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Study Finds Low Rate of Short-Term Complications in Obesity Surgery

Very high BMI, history of sleep apnea or DVT can increase the risks.

Published: August 20, 2009

The rates of short-term complications and death following bariatric surgery to treat obesity are relatively low, although the risks of post-op adverse events are greater for patients with a history of sleep apnea, deep vein thrombosis or a very high body mass index, according to the Longitudinal Assessment of Bariatric Surgery.

The LABS study, funded by the National Institute of Diabetes and Digestive Kidney Diseases and published in the New England Journal of Medicine, examined 30-day outcomes in 4, 776 first-time bariatric surgery patients between 2005 and 2007. Overall, 4.1% of patients had at least 1 major adverse outcome (death, blood clots, repeat surgeries or prolonged hospital stays) within 30 days of surgery; 0.3% died.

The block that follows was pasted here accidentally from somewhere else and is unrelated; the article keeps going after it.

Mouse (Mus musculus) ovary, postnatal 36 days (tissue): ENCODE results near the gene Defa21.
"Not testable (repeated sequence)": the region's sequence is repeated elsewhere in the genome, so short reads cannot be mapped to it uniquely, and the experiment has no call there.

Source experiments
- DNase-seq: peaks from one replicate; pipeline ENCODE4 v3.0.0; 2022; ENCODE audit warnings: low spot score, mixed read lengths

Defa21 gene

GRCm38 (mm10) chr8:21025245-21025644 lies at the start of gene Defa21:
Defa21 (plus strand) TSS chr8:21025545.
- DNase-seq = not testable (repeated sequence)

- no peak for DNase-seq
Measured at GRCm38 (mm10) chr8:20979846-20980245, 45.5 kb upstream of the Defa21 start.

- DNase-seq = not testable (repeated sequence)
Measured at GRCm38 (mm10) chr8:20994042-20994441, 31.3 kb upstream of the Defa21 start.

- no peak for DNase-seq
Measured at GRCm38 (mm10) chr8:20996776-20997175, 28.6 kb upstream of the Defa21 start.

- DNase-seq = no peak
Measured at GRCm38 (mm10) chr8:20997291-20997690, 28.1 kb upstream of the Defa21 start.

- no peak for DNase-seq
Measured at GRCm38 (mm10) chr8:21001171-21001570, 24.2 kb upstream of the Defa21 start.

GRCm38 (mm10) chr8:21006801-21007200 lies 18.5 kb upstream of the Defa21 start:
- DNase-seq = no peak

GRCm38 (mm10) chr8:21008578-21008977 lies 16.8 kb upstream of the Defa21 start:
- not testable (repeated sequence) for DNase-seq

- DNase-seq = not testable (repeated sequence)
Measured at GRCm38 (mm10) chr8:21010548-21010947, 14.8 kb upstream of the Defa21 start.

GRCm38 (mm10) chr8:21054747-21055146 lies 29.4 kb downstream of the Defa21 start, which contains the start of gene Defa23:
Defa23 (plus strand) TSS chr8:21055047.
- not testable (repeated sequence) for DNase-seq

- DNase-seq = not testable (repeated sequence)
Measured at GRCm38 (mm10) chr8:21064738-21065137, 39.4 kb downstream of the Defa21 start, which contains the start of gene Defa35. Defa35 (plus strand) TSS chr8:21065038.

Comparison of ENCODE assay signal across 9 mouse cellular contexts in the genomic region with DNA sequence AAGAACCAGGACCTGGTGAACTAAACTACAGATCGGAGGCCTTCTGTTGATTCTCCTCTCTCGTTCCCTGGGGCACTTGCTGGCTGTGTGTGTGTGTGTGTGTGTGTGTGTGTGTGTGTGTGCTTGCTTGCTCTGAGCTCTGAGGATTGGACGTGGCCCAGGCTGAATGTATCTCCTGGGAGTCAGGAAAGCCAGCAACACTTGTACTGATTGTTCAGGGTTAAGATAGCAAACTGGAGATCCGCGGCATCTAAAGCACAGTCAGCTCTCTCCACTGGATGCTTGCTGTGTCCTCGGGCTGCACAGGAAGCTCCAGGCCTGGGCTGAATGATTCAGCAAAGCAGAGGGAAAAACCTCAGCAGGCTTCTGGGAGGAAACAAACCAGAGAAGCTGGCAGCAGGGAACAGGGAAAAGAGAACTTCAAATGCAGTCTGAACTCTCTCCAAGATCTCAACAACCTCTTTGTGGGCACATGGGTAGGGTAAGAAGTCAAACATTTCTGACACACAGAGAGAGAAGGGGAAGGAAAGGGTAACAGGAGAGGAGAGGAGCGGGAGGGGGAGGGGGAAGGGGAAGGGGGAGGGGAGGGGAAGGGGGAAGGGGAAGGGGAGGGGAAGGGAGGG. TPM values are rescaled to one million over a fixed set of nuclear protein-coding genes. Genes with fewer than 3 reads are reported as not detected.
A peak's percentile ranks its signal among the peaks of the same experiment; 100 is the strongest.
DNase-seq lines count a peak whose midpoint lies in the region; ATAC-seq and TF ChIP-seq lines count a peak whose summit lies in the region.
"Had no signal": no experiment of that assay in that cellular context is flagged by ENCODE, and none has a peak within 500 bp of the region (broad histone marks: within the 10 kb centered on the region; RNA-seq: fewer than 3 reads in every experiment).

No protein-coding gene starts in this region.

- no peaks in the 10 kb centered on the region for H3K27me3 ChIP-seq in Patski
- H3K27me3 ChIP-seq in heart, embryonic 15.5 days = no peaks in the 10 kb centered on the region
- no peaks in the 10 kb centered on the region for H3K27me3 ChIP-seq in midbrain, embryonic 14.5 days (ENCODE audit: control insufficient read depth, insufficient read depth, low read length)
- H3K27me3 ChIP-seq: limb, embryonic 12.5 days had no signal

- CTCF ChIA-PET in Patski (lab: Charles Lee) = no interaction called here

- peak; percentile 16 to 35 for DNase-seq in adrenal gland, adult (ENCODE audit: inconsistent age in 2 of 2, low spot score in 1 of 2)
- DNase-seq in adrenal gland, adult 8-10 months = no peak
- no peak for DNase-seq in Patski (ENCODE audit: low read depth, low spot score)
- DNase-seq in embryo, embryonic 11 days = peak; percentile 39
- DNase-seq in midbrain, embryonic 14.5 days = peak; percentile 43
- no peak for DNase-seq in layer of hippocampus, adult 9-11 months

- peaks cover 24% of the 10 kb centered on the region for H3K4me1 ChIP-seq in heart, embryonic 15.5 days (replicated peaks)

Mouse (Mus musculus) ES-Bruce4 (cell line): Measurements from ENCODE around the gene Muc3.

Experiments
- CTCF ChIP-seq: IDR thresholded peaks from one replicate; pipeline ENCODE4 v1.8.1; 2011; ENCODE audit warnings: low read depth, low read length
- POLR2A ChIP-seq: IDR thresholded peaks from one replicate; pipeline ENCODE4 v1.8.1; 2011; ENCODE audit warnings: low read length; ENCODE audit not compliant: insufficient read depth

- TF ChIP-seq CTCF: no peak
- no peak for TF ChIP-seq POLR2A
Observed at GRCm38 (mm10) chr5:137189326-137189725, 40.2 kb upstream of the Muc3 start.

The type of procedures (open vs. laparoscopic) did not have a significant impact on the rate of short-term post-op complications, nor did the patient’s age, sex, race or ethnicity. However, patients with a history of DVT or pulmonary embolus, obstructive sleep apnea or "impaired functional status" were at a heightened risk, LABS researchers found. A very high BMI also put patients at greater risk of complications; for example, patients with a BMI of 75 were 61% more likely to have an adverse outcome than those with a BMI of 53.

"This study's results can help patients and physicians make informed decisions about potential risks and benefits of bariatric surgery," says study co-author Susan Z. Yanovski, MD, co-director of NIDDK's Office of Obesity Research.

Irene Tsikitas

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